As the veins of head and neck do not have any valves, the capillaries are also extensively rushed with blood, sometimes breaking them. In his research findings, Dr. Joseph Volpe from the Harvard University at Boston, USA, said that many processes can lead to brain damage in birth asphyxia. According to him, several types of cell damage can occur from asphyxia that includes selective neuronal necrosis in brain stem, cerebral cortex and basal ganglia, parasagittal cerebral injury and strokes with focal lesions. During asphyxia, blood pressure drops and is accompanied by a drop in the flow of blood to the brain. The above changes lead to a condition called Ischemia, resulting in brain damage. Ischemia in turn leads to neuronal and oligodendoglial damage. Oligodendogiial damage results in decreased energy production and a decrease in ATP causing glutamate release. Glutamate reacts with the glutamate receptors leading to changes in the membrane function and calcium accumulation. Further, mitochondrial function is disturbed and the free radicals are also released causing cell death [5].

Prevention

Cardiotocograph is a tool that aids in detecting fetal well-being and asphyxia at the time of labor. Abnormality in cardiotocograph is termed as pathological CTG trace or acidic pH. Recognizing a fetus with pathological CTG trace during labor might possibly refer to birth asphyxia or hypoxia. Interpreting CTG trace correctly and taking proper care in time can prevent asphyxia.

Summary

Some of the situations that can cause asphyxia include obstruction of airways due to laryngospasm, asthma, blocks due to the presence of foreign material, being in environments like under waters where oxygen supply is not available directly, and in environments where there is excessive smoke which does not allow breathing. Oxygen deficiency can be caused by many other conditions. Birth asphyxia or perinatal asphyxia is ahypoxia condition in the newborn observed during birth. When the chest or abdomen is compressed posteriorly and interferes in breathing, it is called as compressive asphyxia or traumatic asphyxia [2].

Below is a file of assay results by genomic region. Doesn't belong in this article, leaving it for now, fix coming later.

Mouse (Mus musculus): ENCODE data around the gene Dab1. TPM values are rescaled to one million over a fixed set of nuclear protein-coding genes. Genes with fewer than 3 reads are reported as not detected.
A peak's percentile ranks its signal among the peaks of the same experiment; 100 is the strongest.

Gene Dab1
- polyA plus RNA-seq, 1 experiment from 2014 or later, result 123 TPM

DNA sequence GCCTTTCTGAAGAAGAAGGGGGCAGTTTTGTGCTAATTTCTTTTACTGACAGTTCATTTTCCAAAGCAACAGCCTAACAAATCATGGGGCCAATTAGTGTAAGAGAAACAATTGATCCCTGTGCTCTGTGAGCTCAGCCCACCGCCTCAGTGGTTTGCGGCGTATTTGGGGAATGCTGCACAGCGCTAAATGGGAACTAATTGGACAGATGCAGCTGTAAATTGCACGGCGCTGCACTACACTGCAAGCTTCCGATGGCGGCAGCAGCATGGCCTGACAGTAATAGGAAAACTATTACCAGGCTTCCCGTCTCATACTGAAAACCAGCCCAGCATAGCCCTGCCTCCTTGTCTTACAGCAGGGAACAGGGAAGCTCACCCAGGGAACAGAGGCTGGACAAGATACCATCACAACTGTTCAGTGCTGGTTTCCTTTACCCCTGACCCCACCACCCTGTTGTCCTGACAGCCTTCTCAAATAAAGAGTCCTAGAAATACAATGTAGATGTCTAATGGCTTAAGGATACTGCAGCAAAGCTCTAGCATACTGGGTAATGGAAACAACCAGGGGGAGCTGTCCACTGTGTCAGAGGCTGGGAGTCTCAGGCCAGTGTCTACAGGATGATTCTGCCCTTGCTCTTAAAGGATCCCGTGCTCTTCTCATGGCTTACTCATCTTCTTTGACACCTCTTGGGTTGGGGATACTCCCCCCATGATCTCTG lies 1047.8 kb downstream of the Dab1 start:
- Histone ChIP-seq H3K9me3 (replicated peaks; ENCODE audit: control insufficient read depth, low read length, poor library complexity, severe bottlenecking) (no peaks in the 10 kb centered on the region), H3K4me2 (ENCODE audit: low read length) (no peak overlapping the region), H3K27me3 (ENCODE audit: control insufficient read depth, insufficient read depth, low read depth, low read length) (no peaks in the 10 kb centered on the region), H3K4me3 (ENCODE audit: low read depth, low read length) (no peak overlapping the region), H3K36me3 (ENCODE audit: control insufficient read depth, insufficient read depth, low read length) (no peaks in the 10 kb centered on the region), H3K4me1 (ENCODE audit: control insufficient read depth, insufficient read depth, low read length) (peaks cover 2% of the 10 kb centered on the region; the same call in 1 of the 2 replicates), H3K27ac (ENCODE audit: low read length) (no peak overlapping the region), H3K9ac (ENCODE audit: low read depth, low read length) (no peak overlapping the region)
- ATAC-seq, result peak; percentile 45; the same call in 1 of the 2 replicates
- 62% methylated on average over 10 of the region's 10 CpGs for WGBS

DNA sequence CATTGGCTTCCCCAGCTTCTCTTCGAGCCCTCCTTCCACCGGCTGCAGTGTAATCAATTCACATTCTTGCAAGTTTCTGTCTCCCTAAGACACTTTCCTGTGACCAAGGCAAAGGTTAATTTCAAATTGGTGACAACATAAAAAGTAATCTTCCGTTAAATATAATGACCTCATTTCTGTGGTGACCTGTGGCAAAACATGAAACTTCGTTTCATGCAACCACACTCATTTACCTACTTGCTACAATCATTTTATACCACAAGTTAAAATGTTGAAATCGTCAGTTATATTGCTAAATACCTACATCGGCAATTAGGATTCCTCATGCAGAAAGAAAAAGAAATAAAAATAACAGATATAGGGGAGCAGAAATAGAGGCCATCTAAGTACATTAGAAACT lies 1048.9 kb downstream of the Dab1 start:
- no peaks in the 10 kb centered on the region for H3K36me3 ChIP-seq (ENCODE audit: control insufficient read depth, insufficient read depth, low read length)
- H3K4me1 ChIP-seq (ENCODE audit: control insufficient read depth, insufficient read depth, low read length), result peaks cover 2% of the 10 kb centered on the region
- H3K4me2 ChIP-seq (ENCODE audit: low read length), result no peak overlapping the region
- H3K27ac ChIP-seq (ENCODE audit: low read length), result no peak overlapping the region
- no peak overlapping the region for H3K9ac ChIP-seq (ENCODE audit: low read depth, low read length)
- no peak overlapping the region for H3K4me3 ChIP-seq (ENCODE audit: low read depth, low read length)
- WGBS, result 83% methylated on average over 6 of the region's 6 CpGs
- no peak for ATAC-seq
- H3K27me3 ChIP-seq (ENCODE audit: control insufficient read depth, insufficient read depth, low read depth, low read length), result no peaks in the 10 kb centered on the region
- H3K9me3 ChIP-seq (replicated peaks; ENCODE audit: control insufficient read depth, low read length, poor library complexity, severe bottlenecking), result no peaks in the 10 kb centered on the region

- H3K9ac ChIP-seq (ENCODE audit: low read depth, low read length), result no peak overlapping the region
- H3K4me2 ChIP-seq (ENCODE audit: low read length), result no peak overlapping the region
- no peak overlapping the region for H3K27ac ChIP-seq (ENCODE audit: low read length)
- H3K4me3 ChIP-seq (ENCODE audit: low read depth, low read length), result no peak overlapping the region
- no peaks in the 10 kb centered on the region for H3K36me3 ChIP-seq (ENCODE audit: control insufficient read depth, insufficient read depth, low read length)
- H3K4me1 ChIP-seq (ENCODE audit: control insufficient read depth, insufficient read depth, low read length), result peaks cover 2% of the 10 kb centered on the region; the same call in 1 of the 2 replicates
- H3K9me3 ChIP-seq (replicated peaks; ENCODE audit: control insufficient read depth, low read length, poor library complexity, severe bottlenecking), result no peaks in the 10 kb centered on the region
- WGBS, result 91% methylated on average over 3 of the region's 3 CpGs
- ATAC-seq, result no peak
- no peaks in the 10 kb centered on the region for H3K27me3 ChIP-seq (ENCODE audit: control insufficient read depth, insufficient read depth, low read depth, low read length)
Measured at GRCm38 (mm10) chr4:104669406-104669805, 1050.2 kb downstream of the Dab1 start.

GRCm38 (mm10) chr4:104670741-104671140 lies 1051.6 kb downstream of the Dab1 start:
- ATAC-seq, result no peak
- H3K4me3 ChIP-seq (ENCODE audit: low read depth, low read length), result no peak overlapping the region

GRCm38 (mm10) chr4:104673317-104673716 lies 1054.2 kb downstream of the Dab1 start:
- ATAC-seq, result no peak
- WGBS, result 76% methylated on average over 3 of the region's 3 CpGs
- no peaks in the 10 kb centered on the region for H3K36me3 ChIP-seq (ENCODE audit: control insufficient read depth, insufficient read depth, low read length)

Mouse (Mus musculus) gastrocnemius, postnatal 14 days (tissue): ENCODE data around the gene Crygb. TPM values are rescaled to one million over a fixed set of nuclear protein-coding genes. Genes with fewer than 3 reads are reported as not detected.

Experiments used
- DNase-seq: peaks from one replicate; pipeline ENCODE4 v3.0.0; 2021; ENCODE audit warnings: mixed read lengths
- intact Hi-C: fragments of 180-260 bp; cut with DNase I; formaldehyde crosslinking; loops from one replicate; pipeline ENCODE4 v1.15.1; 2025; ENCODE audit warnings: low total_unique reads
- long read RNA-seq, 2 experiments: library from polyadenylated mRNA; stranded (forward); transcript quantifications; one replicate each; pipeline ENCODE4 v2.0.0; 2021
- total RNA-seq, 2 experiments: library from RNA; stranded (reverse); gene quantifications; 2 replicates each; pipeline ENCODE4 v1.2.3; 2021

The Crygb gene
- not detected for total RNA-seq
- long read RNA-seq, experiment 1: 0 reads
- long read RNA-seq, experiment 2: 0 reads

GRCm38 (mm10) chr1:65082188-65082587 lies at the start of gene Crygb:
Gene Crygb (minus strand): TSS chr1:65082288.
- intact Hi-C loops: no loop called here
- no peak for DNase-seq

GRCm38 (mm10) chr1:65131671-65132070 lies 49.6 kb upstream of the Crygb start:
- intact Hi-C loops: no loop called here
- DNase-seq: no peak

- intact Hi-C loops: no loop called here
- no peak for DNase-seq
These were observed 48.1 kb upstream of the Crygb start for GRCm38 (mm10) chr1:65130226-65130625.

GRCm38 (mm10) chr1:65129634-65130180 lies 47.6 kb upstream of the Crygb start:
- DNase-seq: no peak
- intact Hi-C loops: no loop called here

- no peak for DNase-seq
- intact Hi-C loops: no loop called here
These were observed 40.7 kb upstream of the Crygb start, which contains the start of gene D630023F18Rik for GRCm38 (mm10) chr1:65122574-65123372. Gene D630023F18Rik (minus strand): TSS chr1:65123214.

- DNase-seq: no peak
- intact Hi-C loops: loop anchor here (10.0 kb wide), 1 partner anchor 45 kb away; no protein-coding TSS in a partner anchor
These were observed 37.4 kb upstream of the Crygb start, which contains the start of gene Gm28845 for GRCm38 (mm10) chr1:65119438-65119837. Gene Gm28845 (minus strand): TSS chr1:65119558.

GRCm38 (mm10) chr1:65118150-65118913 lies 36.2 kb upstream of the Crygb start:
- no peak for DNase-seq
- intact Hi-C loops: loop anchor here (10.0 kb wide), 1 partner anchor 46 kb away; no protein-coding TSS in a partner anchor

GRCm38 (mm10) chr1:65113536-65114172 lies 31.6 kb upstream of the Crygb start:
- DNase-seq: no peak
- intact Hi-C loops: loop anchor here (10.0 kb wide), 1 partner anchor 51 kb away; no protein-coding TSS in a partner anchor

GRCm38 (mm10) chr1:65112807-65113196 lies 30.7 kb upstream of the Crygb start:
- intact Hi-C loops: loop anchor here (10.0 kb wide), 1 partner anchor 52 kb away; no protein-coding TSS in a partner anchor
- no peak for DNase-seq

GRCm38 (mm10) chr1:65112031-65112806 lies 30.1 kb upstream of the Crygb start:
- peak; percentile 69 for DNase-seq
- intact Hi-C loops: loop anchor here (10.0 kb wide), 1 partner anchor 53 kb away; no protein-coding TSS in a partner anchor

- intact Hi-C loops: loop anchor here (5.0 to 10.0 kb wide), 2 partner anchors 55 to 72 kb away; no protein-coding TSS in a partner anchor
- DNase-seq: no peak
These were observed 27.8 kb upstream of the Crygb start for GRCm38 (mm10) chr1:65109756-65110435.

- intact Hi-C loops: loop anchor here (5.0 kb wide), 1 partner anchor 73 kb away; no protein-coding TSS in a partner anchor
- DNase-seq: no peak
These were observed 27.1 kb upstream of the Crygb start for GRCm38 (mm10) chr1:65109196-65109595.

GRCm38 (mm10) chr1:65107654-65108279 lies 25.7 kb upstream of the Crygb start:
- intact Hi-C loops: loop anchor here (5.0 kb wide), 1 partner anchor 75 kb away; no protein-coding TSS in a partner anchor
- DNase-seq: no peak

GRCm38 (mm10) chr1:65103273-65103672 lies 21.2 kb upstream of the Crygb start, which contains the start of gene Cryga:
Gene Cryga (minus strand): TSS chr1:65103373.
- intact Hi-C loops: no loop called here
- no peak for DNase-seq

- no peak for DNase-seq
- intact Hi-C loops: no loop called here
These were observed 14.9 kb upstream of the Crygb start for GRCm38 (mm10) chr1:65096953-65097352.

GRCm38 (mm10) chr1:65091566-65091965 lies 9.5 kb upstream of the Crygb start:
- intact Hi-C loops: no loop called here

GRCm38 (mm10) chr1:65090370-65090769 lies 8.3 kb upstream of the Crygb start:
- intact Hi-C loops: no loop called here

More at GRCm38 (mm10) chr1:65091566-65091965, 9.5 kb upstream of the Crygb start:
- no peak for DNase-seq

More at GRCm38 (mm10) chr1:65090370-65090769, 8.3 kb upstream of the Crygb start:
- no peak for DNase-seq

Patient Information

  • Definition: the extreme deficiency of oxygen supply to the body and the elevation of carbon dioxide concentration in the body is called asphyxia.
  • Cause: Asphyxia results due to drowning, strangulation, suffocation, choking, entrapment, smothering, or other similar causes. Chemical asphyxia is caused due to the ingestion of a chemical, while mechanical asphyxia results by applying intensive pressure on the mouth and nostril.
  • Symptoms: Some of the symptoms of asphyxia include noisy breathing, cyanosis of face, swollen neck veins, brain death, pale skin color and weak reflexes. Severity of the disease leads to the complications like irreversible coma and brain death
  • Diagnosis: Diagnosis of asphyxia is performed with Apgar score, computerized tomography scan and magnetic resonance imaging scan. The quality of the brain activity is measured by electroencephalogram.
  • Treatment: Treatment for asphyxia includes implementing initially first aid techniques like cardio-pulmonary resuscitation. Oxygen delivery to the body is done by mechanical ventilation. Blood circulation and heart function is monitored by administering drugs or extra fluids. 

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References

  1. Pathak H, Borkar J, Dixit P, Shrigiriwar M. Traumatic asphyxial deaths in car crush: Report of 3 autopsy cases. Forensic Sci Int. Sep 10 2012;221(1-3):e21-4.
  2. Azzopardi DV, Strohm B, Edwards AD, et al. Moderate hypothermia to treat perinatal asphyxial encephalopathy. N Engl J Med 2009; 361:1349.
  3. Graham MA, Hanzlick R. Asphyxia. In:. Forensic Pathology in Criminal Cases. 2nd ed. Carlsbad, Calif: Lexis Law Publishing; 1997.
  4. Sauvageau A. Agonal sequences in four filmed hangings: analysis of respiratory and movement responses to asphyxia by hanging. J Forensic Sci. Jan 2009;54(1):192-4
  5. Rossen R, Kabat H, Anderson JP. Acute arrest of cerebral circulation in man. Arch Neurol Psychiatr. 1943;50:510-31.
  6. Vilke GM, Michalewicz B, Kohlkorst F, Neuman T, Chan TC. Does weight force during physical restraint cause respiratory compromise? [abstract 27]. Acad Emerg Med. 2005;12(5 suppl 1):16.
  7. Rajakumar PS, Vishnu Bhat B, Sridhar MG, et al. Electrocardiographic and echocardiographic changes in perinatal asphyxia. Indian J Pediatr 2009; 76:261.
  8. Costa S, Zecca E, De Rosa G, et al. Is serum troponin T a useful marker of myocardial damage in newborn infants with perinatal asphyxia? Acta Paediatr 2007; 96:181.
  9. DiMaio VJ, DiMaio D. Forensic Pathology. 2nd ed. Boca Raton, Fla: CRC Press; 2001:234.
  10. Shankaran S, Laptook AR, Ehrenkranz RA, et al. Whole-body hypothermia for neonates with hypoxic-ischemic encephalopathy. N Engl J Med 2005; 353:1574.